To borrow a term from Eric Bentley, the final moments of Act III form Uncle Vanya's pseudo-climax, a scene with all the trappings of a turning point but that is no climax at all. As discussed in the Context, Chekhov distinguished himself from his contemporaries in forcefully rejecting the classical Aristotelian plot line, in which rising and falling action frame an immediately recognizable climax and give way to a denouement. The pseudo-climax points to the complexity of his narrative structure.

In this scene, we take part in a household meeting, a detailed explanation of how Sonya and Voynitsky have sacrificed their lives for the professor, a final confrontation between Voynitsky and Serebryakov, and the sounds of off-stage violence: all these elements seemingly point toward a culminating episode. At the same time, these elements of climax are compromised. The scene's "revelations" have already been vaguely intimated or rehearsed verbatim in Voynitsky's many laments—the audience does not learn anything particularly shocking. Indeed, one even wonders if Voynitsky and Serebryakov have had this fight many times. As Marina comforts Sonya: "The ganders will cackle, and then they'll stop cackle and then stop." All this melodrama then is so much monotonous cackling, cackling that everyone has heard before.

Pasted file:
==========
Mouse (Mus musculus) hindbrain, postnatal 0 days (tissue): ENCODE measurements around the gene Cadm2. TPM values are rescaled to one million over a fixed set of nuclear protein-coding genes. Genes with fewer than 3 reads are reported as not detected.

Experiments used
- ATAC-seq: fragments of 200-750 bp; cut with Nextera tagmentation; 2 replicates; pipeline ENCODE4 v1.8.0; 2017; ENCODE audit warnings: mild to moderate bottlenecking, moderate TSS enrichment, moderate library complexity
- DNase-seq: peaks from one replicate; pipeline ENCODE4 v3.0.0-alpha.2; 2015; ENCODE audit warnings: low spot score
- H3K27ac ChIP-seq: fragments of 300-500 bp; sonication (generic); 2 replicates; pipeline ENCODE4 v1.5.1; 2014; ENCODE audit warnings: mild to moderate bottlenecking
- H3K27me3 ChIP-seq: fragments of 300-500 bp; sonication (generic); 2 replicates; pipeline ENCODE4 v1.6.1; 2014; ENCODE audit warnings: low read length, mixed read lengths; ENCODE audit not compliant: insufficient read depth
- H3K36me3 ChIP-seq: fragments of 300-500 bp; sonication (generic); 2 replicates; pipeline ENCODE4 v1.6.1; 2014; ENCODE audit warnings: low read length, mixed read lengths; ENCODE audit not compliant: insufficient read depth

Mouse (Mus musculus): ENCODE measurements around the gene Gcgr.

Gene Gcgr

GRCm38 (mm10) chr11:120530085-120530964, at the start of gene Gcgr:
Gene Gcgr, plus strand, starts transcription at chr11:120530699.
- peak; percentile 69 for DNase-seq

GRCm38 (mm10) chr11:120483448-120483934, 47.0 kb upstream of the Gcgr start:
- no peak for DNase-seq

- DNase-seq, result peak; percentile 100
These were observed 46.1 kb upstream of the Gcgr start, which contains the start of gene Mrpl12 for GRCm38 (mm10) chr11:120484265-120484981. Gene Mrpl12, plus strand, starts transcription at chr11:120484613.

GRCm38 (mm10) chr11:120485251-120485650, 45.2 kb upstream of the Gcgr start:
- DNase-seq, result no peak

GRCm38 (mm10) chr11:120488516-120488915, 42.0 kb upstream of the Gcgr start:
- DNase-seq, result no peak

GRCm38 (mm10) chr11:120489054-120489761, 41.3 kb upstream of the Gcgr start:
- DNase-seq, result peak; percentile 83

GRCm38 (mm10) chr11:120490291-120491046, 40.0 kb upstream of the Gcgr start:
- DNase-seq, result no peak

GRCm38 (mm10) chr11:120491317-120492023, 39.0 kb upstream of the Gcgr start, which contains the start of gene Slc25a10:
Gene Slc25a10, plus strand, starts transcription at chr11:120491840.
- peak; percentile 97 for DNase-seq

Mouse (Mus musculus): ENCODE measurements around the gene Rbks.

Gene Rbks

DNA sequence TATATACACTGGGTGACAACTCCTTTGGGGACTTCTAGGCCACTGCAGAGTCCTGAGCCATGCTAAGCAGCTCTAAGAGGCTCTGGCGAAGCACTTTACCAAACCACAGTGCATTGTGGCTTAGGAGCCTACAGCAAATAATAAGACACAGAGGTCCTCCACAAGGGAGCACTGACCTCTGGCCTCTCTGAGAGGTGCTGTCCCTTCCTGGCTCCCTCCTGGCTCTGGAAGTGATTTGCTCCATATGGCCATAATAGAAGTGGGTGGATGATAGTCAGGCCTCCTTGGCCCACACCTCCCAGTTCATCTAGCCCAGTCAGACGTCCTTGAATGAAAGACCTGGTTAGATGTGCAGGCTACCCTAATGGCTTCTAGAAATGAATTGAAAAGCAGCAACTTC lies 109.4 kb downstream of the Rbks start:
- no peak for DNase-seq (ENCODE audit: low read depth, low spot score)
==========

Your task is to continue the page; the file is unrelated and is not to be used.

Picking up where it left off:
Along with going over old ground, the "action" of this climax ends in anti- climatic failure: Vanya farcically bungles Serebryakov's murder (recall the struggle with Yelena in the doorway and the missed shot at point blank range). The "villain" is not killed, no catharsis ensues, and the act that would assume tragic proportions ends with a laugh. A number of critics have interpreted this pseudo-climax as Vanya's fate. Being a lifelong, laughable failure, Vanya cannot but botch his attempt at murder. Unable to execute this final, potentially "glorious" act—the act by which he would ostensibly be remembered—Uncle Vanya is ultimately less the tragic hero than a broken man, a fool. Notably then does Serebryakov denounce him as a "nonentity," a man who has done nothing and will be quickly forgotten. In the following act, Marina will similarly deride Voynitsky for his squawking: "It's the gander himself, gaw-gaw-gaw!" Astrov will call him a "laughing stock full of beans" (the translation seems awkward; literally, "a clown full of peas")—that is, a ridiculous, foolishly dressed, or shallow person who serves as a universal laughingstock (a familiar fate for any misanthropic hero). In light of his humiliation, Voynitsky's delusions of grandeur here then are especially pathetic. [Additional Note: When Serebryakov unveils his plans to sell the estate, Voynitsky remarks that he did not realize they were following Turkish law—that is, passing the dead wife's property to her husband. In the 1890s, Turkish law dictated that the husband retained the dowry if his wife died.]